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Blockchain agri commodiy firm Cerealia goes live

wheat harvest grain

Swiss-based blockchain platform Cerealia has gone into production. The commodities marketplace is initially targeting the grain trade in the Black Sea area encompassing Russia, Ukraine and eastern block countries on the one side and in the Mediterranean, Turkey, Egypt, Tunisia and Lebanon. Founder CEO Andrei Grigorov was a grain trader for twenty years in the region, latterly with Euro Trust Trading for almost 13 years.

The solution has been running pilots since 2018.

Russia and Ukraine are major wheat producers. According to the UK’s Agriculture and Horticulture Development Board (AHDB) for the 2019/20 season, the two countries were expected to produce 112.5 Mt out of a world forecast of 763.4Mt or 15% of the market. However, the countries account for a larger proportion of exports.

At last year’s GlobalGrain conference, Grigorov explained that using blockchain for commodities seemed obvious because blockchain enables the internet of value, including the exchange of digital assets and instant payments. He pointed to the grain trade sector’s archaic state where paperwork and fax are still in use. 

In terms of functionality, the market place shows typical bids and offers, and when contracts are entered into, they are electronically signed. All firm bids and offers are logged via the Stellar public blockchain, and when a contract is concluded, the contract and both signatures are also recorded. Likewise for post-trade execution, any shared documents are registered on the blockchain. In each case it is hashes or fingerprints of the documents being stored on the blockchain as opposed to the documents themselves.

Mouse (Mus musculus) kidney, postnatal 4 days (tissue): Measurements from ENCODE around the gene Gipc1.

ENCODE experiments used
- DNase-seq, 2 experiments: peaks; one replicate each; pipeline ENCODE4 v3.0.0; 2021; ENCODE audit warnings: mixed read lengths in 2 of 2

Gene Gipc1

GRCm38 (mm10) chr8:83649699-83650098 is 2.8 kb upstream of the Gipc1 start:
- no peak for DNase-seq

“Traders can now be 100% certain they really did the trade, versus traditional over-the-phone brokerage,” said Grigorov, according to Bloomberg. “Instantly, they have digitally signed contracts and blockchain-registered records’ forever.'”

The biggest initiative in the agricultural commodities sector is Covantis, backed by the world’s largest agribusinesses, ADM, Bunge, Cargill, Dreyfus, Glencore and COFGC. But there are several others, including GrainChain backed by Overstock’s Medici Ventures and the Dubai Multi Commodities Centre (DMCC) has its Agriota E-Marketplace.

Update: details about the use of Stellar and what is logged has been added